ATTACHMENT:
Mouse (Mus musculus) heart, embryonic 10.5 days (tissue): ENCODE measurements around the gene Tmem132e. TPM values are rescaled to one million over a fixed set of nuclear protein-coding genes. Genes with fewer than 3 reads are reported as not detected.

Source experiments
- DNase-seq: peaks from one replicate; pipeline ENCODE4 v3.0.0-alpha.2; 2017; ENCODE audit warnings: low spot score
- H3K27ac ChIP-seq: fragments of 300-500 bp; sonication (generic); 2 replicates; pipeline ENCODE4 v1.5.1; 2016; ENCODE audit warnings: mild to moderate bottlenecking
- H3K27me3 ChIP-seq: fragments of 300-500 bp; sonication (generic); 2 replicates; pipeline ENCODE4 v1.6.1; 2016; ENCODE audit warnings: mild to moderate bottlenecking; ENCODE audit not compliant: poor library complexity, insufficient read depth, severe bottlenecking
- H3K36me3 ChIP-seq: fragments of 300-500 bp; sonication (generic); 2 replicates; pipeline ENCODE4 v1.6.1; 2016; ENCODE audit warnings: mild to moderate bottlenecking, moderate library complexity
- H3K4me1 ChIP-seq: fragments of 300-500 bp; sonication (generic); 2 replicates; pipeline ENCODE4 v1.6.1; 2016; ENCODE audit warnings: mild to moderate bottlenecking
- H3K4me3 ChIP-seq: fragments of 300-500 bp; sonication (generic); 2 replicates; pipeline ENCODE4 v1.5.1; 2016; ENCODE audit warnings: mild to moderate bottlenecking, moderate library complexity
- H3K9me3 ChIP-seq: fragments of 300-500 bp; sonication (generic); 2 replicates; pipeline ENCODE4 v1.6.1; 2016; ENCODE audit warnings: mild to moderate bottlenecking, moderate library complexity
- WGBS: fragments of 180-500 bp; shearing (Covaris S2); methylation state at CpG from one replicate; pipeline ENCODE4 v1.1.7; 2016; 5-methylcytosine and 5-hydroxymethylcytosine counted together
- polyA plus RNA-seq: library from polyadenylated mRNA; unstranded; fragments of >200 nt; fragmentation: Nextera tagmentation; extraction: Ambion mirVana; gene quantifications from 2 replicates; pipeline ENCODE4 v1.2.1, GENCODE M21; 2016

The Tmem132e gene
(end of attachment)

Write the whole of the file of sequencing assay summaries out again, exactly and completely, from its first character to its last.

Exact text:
Mouse (Mus musculus) heart, embryonic 10.5 days (tissue): ENCODE measurements around the gene Tmem132e. TPM values are rescaled to one million over a fixed set of nuclear protein-coding genes. Genes with fewer than 3 reads are reported as not detected.

Source experiments
- DNase-seq: peaks from one replicate; pipeline ENCODE4 v3.0.0-alpha.2; 2017; ENCODE audit warnings: low spot score
- H3K27ac ChIP-seq: fragments of 300-500 bp; sonication (generic); 2 replicates; pipeline ENCODE4 v1.5.1; 2016; ENCODE audit warnings: mild to moderate bottlenecking
- H3K27me3 ChIP-seq: fragments of 300-500 bp; sonication (generic); 2 replicates; pipeline ENCODE4 v1.6.1; 2016; ENCODE audit warnings: mild to moderate bottlenecking; ENCODE audit not compliant: poor library complexity, insufficient read depth, severe bottlenecking
- H3K36me3 ChIP-seq: fragments of 300-500 bp; sonication (generic); 2 replicates; pipeline ENCODE4 v1.6.1; 2016; ENCODE audit warnings: mild to moderate bottlenecking, moderate library complexity
- H3K4me1 ChIP-seq: fragments of 300-500 bp; sonication (generic); 2 replicates; pipeline ENCODE4 v1.6.1; 2016; ENCODE audit warnings: mild to moderate bottlenecking
- H3K4me3 ChIP-seq: fragments of 300-500 bp; sonication (generic); 2 replicates; pipeline ENCODE4 v1.5.1; 2016; ENCODE audit warnings: mild to moderate bottlenecking, moderate library complexity
- H3K9me3 ChIP-seq: fragments of 300-500 bp; sonication (generic); 2 replicates; pipeline ENCODE4 v1.6.1; 2016; ENCODE audit warnings: mild to moderate bottlenecking, moderate library complexity
- WGBS: fragments of 180-500 bp; shearing (Covaris S2); methylation state at CpG from one replicate; pipeline ENCODE4 v1.1.7; 2016; 5-methylcytosine and 5-hydroxymethylcytosine counted together
- polyA plus RNA-seq: library from polyadenylated mRNA; unstranded; fragments of >200 nt; fragmentation: Nextera tagmentation; extraction: Ambion mirVana; gene quantifications from 2 replicates; pipeline ENCODE4 v1.2.1, GENCODE M21; 2016

The Tmem132e gene